27 July 2005
- Debt relief is good, but means little to a child who is starving right now, warns WFP Executive Director James Morris in an article which has appeared in The Guardian (UK), Daily Yomiuri (Japan), Kristeligt Dagblad (Denmark) and Tribune de Geneve (Switzerland).
A gruesome show has been on a non-stop African tour for far too long. In the past five decades there have been memorable dates in Nigeria, Ethiopia, Somalia, Sudan and across a swath of southern Africa. Today, the stage is set in Niger. The cameras are rolling again and the familiar players are in the spotlight.
The poster children that tug at our heartstrings are all there, wide-eyed and ribbed with pain, their skulls grotesquely out of proportion to their withered bodies. Their skin hangs loose on feeble bones and many feed through tubes taped to their faces. They are gathered to play out their final days on a well-worn set that many may never leave.
Niger is not an island of desperation in Africa, it is part of a sea of problems across the continent.
James Morris, WFP Executive Director
While the images are arresting, words of warning about their plight appear to have lost their value.
Distress signals about Niger, stretching back as far as November last year, went unheeded; but the television reports first transmitted by the BBC have struck a nerve. The mute images of pain have now reached out from our television sets with skeletal hands, invading our lives and shaming us to act.
At the World Food Programme (WFP), we are confronted with this misery of hunger every day. Niger is not an island of desperation in Africa, it is part of a sea of problems across the continent. In neighbouring countries such as Mauritania and Mali it is possible to find equally malnourished children whose lives have also been blighted by the combination of the worst locust invasion in 15 years and a devastating drought.
The horrible irony for these countries is that they are at peace, not at war. They are not ruled by tyrants, or being fought over for valuable natural resources. Their single misfortune is to be afflicted by a grinding poverty unseen by the outside world.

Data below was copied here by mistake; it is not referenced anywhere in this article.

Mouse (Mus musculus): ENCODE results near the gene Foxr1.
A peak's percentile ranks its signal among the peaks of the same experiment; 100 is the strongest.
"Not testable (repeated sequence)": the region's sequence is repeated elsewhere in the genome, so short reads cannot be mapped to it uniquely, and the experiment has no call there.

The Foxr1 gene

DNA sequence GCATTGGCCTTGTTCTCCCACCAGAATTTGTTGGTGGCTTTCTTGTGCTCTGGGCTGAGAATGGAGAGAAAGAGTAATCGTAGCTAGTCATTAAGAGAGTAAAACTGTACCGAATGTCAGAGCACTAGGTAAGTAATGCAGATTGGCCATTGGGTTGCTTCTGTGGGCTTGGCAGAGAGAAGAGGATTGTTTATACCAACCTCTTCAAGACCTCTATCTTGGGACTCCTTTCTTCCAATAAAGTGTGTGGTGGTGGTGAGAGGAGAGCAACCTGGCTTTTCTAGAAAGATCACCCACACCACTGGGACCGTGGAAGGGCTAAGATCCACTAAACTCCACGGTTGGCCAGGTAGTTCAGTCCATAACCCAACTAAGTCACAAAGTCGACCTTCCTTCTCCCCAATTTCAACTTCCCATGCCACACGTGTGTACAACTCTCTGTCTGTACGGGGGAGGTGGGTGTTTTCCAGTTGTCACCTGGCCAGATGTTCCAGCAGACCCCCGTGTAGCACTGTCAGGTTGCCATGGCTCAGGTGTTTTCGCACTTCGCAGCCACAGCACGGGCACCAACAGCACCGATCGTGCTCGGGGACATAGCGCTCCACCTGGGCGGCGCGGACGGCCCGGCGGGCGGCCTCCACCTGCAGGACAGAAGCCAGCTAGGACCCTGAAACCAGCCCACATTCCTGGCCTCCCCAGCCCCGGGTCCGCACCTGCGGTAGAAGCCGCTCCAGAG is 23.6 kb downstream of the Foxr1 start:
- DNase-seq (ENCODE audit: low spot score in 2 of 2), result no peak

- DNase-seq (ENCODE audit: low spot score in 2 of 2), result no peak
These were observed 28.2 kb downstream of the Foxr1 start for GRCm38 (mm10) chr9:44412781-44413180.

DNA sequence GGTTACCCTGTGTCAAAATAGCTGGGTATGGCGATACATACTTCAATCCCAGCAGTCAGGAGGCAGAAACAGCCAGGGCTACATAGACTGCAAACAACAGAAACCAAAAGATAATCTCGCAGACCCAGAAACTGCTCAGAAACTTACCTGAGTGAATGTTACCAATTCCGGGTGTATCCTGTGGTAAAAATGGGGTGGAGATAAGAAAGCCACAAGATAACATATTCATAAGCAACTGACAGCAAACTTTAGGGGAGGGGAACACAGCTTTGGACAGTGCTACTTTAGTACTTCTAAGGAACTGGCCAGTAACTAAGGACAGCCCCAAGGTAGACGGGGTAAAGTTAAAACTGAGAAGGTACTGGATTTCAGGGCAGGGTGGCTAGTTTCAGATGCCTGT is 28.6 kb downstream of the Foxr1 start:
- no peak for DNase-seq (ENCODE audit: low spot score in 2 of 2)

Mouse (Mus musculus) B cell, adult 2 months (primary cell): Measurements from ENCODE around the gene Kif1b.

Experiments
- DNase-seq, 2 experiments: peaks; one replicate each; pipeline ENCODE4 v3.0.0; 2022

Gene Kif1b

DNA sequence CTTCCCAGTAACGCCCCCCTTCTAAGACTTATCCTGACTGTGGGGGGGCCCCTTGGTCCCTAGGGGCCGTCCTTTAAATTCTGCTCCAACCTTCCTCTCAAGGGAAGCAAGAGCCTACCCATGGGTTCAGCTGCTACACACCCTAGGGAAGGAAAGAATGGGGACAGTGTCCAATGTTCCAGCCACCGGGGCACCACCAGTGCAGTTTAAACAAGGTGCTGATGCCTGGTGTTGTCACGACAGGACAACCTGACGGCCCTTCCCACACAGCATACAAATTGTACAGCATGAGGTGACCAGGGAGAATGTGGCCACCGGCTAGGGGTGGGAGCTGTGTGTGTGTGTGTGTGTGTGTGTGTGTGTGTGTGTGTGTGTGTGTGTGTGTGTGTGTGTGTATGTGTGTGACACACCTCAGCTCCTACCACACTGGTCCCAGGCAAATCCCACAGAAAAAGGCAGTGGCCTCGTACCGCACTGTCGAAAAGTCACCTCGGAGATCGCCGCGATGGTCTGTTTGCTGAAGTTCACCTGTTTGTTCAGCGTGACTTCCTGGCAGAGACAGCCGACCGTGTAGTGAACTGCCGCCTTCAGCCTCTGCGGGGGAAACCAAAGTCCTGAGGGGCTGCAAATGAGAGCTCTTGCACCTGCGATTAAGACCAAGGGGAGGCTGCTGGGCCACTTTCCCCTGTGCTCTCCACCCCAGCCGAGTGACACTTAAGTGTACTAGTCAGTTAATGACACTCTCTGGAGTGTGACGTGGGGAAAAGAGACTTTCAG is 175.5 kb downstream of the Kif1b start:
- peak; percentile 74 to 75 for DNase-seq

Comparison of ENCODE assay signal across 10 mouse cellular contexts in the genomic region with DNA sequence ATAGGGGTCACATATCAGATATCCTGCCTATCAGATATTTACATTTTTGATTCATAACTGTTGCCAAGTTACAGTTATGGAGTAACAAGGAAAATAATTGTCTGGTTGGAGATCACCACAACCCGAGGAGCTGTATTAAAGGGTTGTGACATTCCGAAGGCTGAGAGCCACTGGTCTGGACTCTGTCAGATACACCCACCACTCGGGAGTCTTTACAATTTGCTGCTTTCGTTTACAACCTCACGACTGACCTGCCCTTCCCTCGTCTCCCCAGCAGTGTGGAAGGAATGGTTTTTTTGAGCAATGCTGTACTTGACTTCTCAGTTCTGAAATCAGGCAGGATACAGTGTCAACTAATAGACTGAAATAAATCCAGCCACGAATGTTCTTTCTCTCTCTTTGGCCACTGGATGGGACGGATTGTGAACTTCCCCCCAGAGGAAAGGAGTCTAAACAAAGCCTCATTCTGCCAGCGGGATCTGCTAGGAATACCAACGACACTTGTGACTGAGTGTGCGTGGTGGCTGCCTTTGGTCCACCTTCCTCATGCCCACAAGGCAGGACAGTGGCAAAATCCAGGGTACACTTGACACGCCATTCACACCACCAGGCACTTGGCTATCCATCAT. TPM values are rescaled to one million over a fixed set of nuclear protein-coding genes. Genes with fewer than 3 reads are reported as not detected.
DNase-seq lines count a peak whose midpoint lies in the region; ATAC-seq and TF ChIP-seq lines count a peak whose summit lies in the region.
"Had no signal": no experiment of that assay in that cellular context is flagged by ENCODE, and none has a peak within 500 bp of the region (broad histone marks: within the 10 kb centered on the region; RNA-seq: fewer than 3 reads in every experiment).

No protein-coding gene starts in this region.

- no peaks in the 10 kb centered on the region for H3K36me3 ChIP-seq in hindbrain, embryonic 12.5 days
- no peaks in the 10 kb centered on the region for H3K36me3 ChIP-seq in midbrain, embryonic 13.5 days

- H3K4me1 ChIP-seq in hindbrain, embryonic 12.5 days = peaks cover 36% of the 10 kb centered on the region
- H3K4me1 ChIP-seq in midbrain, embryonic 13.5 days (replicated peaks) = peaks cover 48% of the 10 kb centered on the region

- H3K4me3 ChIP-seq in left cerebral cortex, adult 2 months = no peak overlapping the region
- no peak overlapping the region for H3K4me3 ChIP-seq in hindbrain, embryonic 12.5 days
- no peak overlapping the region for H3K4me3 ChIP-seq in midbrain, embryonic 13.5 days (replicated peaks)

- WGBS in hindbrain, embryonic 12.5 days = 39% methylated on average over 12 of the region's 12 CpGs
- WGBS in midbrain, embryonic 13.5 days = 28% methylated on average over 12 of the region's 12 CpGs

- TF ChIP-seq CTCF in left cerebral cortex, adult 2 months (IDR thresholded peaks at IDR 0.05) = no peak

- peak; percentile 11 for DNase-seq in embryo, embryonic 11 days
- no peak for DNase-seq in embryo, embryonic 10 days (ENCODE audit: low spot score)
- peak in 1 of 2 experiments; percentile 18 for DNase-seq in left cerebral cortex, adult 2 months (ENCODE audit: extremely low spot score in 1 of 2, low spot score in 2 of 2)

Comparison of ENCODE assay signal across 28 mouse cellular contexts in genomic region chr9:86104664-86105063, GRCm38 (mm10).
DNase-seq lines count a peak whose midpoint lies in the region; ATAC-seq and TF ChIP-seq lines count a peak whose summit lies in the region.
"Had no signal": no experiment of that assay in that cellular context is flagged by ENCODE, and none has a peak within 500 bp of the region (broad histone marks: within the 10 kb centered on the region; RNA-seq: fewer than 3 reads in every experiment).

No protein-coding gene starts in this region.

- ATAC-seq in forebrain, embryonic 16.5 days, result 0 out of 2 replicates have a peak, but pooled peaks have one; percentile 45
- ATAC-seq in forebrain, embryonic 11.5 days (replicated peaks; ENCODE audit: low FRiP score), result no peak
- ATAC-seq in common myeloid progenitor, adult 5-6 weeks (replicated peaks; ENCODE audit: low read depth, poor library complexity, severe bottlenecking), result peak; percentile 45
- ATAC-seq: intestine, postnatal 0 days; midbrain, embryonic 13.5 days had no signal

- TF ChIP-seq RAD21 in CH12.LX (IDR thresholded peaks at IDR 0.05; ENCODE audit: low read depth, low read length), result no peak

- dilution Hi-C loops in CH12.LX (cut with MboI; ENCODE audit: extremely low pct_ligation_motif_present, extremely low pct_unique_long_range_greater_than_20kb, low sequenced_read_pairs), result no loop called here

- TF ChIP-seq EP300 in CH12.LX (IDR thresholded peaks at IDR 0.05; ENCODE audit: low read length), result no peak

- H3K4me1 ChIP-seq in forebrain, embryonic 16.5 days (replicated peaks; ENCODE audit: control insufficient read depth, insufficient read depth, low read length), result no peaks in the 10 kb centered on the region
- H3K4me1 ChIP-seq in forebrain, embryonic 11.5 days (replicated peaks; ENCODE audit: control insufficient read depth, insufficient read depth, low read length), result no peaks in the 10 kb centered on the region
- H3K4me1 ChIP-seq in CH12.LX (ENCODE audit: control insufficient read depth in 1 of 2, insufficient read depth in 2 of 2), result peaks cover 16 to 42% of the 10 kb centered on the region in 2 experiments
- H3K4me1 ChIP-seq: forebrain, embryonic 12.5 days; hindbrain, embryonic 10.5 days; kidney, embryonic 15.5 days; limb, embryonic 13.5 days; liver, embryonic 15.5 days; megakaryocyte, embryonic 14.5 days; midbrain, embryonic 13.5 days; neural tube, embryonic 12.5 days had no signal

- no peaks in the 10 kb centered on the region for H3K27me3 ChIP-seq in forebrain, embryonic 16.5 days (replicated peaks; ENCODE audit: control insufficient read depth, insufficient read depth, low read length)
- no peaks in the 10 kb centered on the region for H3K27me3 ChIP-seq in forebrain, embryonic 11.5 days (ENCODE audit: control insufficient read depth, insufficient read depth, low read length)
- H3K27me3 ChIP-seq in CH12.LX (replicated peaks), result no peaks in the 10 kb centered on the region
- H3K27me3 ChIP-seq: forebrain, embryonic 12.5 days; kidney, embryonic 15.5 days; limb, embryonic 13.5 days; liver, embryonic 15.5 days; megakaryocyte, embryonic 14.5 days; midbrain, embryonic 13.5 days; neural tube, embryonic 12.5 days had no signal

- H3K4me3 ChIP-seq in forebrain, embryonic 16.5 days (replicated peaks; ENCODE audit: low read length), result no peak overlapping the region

We have warned for months about the problems in Mauritania and Mali, as with Niger, but the world can only cope with so much misery and the TV cameras' random gaze has yet to fall on these struggling nations. If one lesson was learned from Ethiopia's disastrous famine in the 1980s, it was that the world should listen to the early warnings and respond promptly.
A slow response is costly not just in terms of lives, but in terms of the amount needed to rebuild the livelihoods of the afflicted. In Niger, communities have been forced to sell off their precious herds of cattle.
Perhaps now is the time to repeat our warnings about other growing crises that have been ignored. In the Bhar-el-Ghazal region of southern Sudan, where up to 70,000 people died in 1998, there are again worrying signs of severe food shortages. In southern Africa, where drought and HIV infection are working in a deadly combination, we estimate that 7-10 million people could need food aid by the end of the year. Ethiopia and Eritrea are also under threat.
As with Niger, the relief operations in these areas have not received the necessary funding. Nobody should be shocked if, in a few months' time, journalists feel inclined to point their cameras towards Sudan and southern Africa and expose once again what Sir Bob Geldof has called the pornography of African poverty.
Britain has done Africa a huge favour in its push to relieve the burden of debt. But debt relief means very little to a starving child who needs food now. We must not forget the millions in Africa who are so poor and so dispossessed that their immediate survival is already beyond these noble interventions. Britain responded quickly to Niger's problems, but most other donor nations did not.
That the crisis in Niger was emerging at the time the popstars took to the stage at Live 8 and the politicians began gathering in Gleneagles demonstrates that Africa's problems are more than just developmental. Whatever we do, we need a "food first" policy that ensures better nutrition for the poorest African families. Without it, they can hardly hope to take advantage of debt relief and development aid.
In Niger, the aid is now flooding in, but the fact that the world can be moved only by graphic images of suffering is nothing to celebrate. Many of the children who featured in the news reports are already beyond help.
The time has come to set our sights higher. There are more creeping emergencies in Africa that have the potential to become as dire as that in Niger. If humanitarian agencies warn of impending problems, then action must follow immediately.
It is not acceptable to wait for another grotesque parade of starving children before governments are moved to help. This show has toured Africa for too long. Let us work together to ensure that Niger is the final curtain call.